Wednesday, December 31, 2008

Champs Sports Bowl: Florida St. 42, Wisconsin 13

They’re Back…

Since winning the National Championship in 1999, Bobby Bowden’s team has finished the season ranked lower than they began every year but one – in 2003 they started at #13 and finished at #11. The benefit of the doubt the second all-time winningest coach in FBC history built throughout the decade of the 90’s has run out – this year was the first time since 1982 that his ‘Noles were not in the pre-season AP poll.

However, for the first time in three years Florida St. should finish the season ranked. They were ranked 28th in the final poll leading into the bowls, and with their impressive showing they should crack the top 25 after opening up 31st in the nation.

Year-AP Pre-Season Ranking-AP Final Ranking


Here’s Why They Will Be Even Better in 2009:

* Quarterback: At quarterback, Christian Ponder did not put up spectacular numbers in the Champs Sports Bowl, but the sophomore did show moxie, toughness and playmaking ability, something the ‘Noles have lacked throughout most of the last decade. He probably saw the field a year too soon – 2008 was supposed to see either Drew Weatherford or Xavier Lee leading the way – but unlike previous FSU quarterbacks (read Weatherford/Chris Nix), Ponder may end up being better for being thrown into the fire early. Ponder is a playmaker and could leave Tallahassee a winner.

* Running Back: He will no longer have Antone Smith in the backfield, however with freshmen Jermaine Thomas and Carlton Jones returning, as well as fullback Marcus Sims, Florida St. should feature their best running game in years in 2009. Thomas, who only touched the ball three times in the Champs Sports Bowl, averaged 7.0 yards per carry on the season and could be a special back. Jones led Florida St. with his 55 rushing yards on just four carries against Wisconsin, displaying good strength bouncing off would-be tacklers and the burst to break off a big run. Sims came through with a solid block on Jones’ 14-yard touchdown run which put Florida St. ahead, 28-6, in the third quarter.

* Offensive Line:
Maybe the biggest reason Florida St. could be a top-10 team a year from now is their offensive line. All five starters against the Badgers were either freshmen or sophomores. Center Ryan McMahon and left guard Rodney Hudson – the best of the bunch – were freshmen All-Americans in 2007, an honor bestowed upon left tackle Andrew Datko this season. The right side featured two true freshmen in guard David Spurlock and tackle Zebrie Sanders. None of the five weighs even 290 pounds, so another off-season of strength and conditioning should make this bunch one of the strongest, most experienced units in college football next season. As much as any other part of the game, a porous offensive line has played a significant role in Florida St.’s down seasons. Now it will be a major reason for their return to prominence.

* Wide Receiver: Gregg Carr, like Smith, has used up all his eligibility, but that does not mean Ponder will have to search for a big target to throw the ball to. Enter 6’6” freshman Cameron Wade who made his second and third career receptions against Wisconsin. Another seldom-used wide out who had an impact on their bowl win was sophomore Louis Givens, who did a great job picking up yards after the catch to set his team up in the red zone. Neither will be guaranteed any playing time in 2009, as junior Preston Parker and the freshman duo of Taiwan Easterling and Bert Reed are all scheduled to return.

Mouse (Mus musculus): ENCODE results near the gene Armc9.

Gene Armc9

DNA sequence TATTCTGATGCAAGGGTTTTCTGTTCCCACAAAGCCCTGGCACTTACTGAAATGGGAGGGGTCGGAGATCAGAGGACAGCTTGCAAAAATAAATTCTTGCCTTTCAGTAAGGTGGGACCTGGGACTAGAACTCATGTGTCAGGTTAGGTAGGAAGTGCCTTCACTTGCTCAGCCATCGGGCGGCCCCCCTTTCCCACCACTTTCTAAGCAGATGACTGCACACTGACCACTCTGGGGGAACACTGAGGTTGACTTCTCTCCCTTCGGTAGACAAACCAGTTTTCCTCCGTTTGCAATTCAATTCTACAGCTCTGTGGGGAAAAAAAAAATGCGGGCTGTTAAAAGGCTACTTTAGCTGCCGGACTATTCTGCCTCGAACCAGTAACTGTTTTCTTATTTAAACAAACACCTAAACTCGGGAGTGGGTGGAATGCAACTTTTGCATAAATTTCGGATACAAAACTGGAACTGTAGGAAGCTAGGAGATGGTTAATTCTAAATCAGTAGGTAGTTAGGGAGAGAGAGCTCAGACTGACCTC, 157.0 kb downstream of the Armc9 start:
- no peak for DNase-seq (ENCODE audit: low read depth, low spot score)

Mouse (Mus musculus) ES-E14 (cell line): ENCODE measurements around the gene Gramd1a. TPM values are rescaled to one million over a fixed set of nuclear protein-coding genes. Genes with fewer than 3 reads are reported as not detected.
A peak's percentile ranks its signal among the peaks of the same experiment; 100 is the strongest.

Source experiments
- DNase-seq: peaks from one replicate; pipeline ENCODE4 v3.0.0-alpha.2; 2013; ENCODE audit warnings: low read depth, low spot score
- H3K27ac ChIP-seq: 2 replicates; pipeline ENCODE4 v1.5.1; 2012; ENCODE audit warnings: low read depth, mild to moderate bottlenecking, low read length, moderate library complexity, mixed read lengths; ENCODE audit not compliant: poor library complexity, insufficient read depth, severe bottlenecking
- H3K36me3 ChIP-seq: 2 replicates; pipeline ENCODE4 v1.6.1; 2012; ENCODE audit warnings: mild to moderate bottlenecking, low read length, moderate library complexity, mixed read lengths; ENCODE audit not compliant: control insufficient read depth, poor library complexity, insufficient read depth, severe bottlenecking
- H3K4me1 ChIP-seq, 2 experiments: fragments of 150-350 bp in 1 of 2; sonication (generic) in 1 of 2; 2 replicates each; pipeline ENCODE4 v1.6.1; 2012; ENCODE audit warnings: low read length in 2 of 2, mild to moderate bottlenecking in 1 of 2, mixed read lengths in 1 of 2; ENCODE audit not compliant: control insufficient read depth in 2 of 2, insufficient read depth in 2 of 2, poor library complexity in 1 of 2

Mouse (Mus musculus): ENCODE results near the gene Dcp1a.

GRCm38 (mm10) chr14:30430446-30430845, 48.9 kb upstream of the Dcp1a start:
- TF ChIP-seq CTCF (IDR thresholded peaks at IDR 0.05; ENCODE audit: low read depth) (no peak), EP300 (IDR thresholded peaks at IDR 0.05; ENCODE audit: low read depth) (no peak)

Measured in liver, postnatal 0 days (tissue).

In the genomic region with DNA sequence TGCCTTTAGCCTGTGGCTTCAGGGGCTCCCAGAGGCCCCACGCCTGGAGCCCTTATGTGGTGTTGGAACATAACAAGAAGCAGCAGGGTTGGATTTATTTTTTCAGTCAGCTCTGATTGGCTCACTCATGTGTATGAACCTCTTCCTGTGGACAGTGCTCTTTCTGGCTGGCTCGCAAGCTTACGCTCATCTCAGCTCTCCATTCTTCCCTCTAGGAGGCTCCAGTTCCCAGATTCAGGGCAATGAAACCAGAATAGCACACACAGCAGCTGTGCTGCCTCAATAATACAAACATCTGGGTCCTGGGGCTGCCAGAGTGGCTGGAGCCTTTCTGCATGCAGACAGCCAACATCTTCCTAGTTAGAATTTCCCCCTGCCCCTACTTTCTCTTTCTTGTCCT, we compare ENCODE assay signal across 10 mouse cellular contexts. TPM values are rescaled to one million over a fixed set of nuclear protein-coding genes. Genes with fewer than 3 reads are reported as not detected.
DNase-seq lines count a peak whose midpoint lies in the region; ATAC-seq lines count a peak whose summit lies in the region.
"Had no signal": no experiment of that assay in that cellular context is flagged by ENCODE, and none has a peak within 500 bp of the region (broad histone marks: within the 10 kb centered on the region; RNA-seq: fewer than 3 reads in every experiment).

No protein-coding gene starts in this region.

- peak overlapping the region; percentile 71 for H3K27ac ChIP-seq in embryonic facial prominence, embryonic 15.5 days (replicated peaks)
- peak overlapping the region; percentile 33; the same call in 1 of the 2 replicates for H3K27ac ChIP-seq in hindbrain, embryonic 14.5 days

* Defense:
Defensively, even with junior Everette Brown expected to declare for the NFL draft, Florida St. should have six starters returning from a strong unit, with youngsters such as freshman linebacker Nigel Bradham ready to step up into bigger roles.

Besides, defense hasn’t been the problem over the last five years. They have averaged a 17.8 ranking in total defense during that span, including 16th this year. Last season’s 34th ranking was the only time they were outside the top 20 in total defense over the last five campaigns.

It’s Graham Gano Don’t Ya Know

The Seminoles’ offense did not put up any points until the final minute of the first half – a defensive score gave them a 7-0 lead – with kicker/punter Graham Gano as the pre-intermission MVP.

The senior’s first punt sailed 46 yards, leaving the Wisconsin Badgers at their three-yard line. On his second effort, Gano’s punt was a little bit shorter, 44 yards. However, that’s because he only had 45 yards to work with--the football was downed at the one-yard line. His third punt went out of bounds – at the one-yard line! Are you kidding me?

That’s three punts with a gross of 45 yards, a NET of 45 yards, and the Badgers starting drives at an average of their own 2-yard line after the first stanza.

Ironically, Gano won the Lou Groza Award, given to the nation’s best place kicker, but fell short when it came to being named the best punter in the land. With apologies to Oklahoma St.’s Matt Fodge, maybe the people at the Ray Guy Award selection committee should rethink their choice.

With a little more room to work with, his last two punts went for 48 yards (fair catch) and 58 yards (three-yard return to the Wisconsin seven-yard line) respectively, leaving him with 48.2 yard average on the day and four of five punts dropped inside the 10-yard line. That’s simply outstanding work by Gano.

Photo Credit: College Press Box; Florida St. University